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Thread: Upper Class English vs. Middle/Lower Class English (Language)

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    Question Upper Class English vs. Middle/Lower Class English (Language)

    I read an interesting article about how easy it is to recognize which class an English person represents after few second he/she opens his/her mouth.

    In upper class English:

    - Using a word toilet is a grave mistake, one has say lavatory or loo
    - Instead of saying pardon, one has to ask what(???) - which actually sounds a bit rude to me.
    - Even more grave mistake than calling a water-closet as toilet, is to say Pleased to meet you to the Queen instead of laconic Hello Ma'am, since everyone are pleased to meet the Queen by default.
    - Bicycle is bike, but never cycle
    - Riding a horse is just riding and never horse riding (why of course )
    - It's totally accepted to call Champagne as wine.

    After thinking all this a while, I came across to an idea: The upper class seems to avoid French words, or words with Latin origin. Pretty cool thing actually - to avoid non-native influences. Could there be any other reasons for this?

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    Quote Originally Posted by Lissu View Post
    After thinking all this a while, I came across to an idea: The upper class seems to avoid French words, or words with Latin origin. Pretty cool thing actually - to avoid non-native influences. Could there be any other reasons for this?
    I don't know... after all the latin words were only used by the Norman nobility that's why pork is used when it's served and pig when it's alive, etc....

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    Interesting.
    Quote Originally Posted by OneEnglishNorman View Post
    I will sit on public toilets; but I'll cover the seat in toilet paper first.

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    Quote Originally Posted by Deary View Post

    Would you mind posting the article?
    It was an article, or more like a column, in a Finnish yellow media - in Finnish of course, so even if it was put on internet, I doubt it would be useful to post it here

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    Quote Originally Posted by Americ View Post
    Interesting.
    Yeah. Because it was plural I said toilets (rather than lavatories). I usually say toilet anyway. My dad was privately educated at a boarding school and says lavatory. My mother says loo. That may be because she's from the north of England (?)

    Even more informal than loo, the "lower classes" would say "bog". That's more though if men are speaking to each other.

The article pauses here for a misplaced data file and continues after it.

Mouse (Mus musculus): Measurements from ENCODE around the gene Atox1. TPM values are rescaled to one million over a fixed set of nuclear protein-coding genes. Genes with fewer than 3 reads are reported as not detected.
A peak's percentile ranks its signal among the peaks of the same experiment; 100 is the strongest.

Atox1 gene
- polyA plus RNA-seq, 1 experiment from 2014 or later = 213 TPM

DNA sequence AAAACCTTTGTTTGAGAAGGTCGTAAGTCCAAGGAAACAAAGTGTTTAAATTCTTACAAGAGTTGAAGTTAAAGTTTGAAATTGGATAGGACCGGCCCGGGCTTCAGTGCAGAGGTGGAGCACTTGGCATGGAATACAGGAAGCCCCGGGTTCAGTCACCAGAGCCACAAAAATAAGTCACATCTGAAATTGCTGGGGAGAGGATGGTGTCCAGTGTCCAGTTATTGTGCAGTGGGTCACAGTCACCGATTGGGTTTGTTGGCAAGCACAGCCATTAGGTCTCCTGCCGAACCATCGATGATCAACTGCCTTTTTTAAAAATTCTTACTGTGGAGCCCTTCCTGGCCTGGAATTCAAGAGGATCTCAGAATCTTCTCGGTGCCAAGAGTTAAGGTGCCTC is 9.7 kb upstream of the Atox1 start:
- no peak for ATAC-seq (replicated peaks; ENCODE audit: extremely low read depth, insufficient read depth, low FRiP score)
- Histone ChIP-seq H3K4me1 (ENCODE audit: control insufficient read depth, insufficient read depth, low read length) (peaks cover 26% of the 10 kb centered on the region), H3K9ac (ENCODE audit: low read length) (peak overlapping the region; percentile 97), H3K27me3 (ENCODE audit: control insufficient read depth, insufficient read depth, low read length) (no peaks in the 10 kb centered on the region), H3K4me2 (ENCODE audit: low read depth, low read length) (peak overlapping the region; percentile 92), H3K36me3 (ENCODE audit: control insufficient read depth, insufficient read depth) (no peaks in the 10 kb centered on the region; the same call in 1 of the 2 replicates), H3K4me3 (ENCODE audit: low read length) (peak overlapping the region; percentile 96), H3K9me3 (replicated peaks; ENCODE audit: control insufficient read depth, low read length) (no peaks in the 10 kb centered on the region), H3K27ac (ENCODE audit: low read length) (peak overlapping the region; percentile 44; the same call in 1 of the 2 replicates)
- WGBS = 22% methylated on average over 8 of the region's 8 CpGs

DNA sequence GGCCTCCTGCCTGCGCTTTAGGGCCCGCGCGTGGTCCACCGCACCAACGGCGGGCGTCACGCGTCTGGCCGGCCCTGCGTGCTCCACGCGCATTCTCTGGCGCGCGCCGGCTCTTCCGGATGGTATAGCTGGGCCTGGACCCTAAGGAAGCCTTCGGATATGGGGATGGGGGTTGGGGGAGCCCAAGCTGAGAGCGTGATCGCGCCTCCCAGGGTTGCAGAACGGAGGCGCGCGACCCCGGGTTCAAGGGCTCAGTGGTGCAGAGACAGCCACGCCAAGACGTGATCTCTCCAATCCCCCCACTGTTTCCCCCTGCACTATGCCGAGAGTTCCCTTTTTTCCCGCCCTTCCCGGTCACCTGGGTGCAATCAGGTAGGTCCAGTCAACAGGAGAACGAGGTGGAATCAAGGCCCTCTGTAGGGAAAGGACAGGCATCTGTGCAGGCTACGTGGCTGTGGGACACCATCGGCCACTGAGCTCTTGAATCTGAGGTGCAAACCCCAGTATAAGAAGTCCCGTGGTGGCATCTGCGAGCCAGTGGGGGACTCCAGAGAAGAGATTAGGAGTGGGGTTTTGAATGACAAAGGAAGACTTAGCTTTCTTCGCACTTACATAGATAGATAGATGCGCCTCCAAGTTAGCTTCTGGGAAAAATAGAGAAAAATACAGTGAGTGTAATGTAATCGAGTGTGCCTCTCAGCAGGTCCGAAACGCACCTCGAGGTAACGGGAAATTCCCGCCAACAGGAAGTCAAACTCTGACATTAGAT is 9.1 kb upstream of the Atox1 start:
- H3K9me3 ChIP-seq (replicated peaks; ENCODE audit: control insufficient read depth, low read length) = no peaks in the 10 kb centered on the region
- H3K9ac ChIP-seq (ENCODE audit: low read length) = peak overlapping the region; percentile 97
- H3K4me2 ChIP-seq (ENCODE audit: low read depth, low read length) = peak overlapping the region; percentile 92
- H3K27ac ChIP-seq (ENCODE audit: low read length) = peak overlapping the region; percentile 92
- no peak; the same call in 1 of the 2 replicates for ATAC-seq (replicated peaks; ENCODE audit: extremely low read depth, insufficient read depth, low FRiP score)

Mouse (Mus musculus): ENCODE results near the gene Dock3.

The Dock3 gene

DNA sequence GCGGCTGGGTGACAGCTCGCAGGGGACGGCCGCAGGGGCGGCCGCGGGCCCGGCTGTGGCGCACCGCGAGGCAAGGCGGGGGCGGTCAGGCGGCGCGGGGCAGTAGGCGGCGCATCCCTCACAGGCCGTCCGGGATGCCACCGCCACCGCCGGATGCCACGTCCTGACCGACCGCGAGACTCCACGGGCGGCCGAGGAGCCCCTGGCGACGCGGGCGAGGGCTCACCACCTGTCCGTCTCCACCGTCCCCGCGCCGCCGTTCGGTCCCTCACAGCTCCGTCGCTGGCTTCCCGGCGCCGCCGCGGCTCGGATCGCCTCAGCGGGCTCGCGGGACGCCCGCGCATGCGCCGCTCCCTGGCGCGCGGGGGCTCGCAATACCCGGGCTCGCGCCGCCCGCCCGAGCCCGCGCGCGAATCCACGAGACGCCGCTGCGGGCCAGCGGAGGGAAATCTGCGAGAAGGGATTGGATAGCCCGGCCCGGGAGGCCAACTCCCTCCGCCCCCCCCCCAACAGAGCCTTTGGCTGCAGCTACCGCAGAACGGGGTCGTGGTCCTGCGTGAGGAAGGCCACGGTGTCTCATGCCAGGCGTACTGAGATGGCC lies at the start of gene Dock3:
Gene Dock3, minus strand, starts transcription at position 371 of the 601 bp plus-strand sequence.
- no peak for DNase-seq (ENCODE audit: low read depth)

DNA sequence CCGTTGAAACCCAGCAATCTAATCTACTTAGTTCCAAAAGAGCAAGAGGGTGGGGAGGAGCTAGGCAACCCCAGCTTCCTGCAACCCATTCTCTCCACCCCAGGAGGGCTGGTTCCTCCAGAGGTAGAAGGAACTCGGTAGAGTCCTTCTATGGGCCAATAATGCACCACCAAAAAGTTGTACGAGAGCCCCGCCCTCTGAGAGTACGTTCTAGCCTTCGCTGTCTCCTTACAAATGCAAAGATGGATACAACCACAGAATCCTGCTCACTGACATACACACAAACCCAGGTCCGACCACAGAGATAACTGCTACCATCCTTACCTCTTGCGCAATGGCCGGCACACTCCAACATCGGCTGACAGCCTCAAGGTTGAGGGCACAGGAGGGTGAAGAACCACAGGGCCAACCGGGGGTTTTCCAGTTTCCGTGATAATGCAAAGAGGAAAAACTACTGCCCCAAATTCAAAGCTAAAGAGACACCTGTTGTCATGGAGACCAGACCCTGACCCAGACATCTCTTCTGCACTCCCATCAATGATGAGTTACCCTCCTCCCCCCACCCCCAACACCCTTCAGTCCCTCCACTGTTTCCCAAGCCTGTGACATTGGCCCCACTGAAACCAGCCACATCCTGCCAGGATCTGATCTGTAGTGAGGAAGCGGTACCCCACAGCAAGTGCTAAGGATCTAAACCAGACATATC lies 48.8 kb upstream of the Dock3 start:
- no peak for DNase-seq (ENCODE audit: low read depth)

I think social standing in England is determined by language, outlook and dress more than accent or wealth. Someone driving a brand new BMW or VW is likely to be "new money" compared to a person driving a beaten-up Mercedes or Land Rover. TBH money is seen as a little vulgar in England, especially the open display of wealth. People are very sensitive to class and if they feel inferior, they'll attempt to denigrate the other person by making off-hand insults.

    There is a weird cult of inverse snobbery in England, particularly with popular culture / comedy emanating from the north of England or the Celtic nations. I know that soon after I open my mouth outside of Southern England it's possible that negative assumptions are already being made (you are a snob; you are gullible; you are uncaring).

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    Quote Originally Posted by OneEnglishNorman View Post
    Yeah. Because it was plural I said toilets (rather than lavatories). I usually say toilet anyway. My dad was privately educated at a boarding school and says lavatory. My mother says loo. That may be because she's from the north of England (?)
    I remember from English classes from 3rd or 4rd grade, that the correct way to ask the location of toilet is "where can I wash my hands?"
    Even more informal than loo, the "lower classes" would say "bog". That's more though if men are speaking to each other.
    Bog sounds.... very interesting indeed...

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    Interesting stuff. Maybe we should investigate how to speak like a proper Englishman a little more? I would interested in such a thing.

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    Like I've mentioned before, there was an interesting anthropological book that discusses these class distinctions called "Watching the English".
    People turn to poison as quick as lager turns to piss

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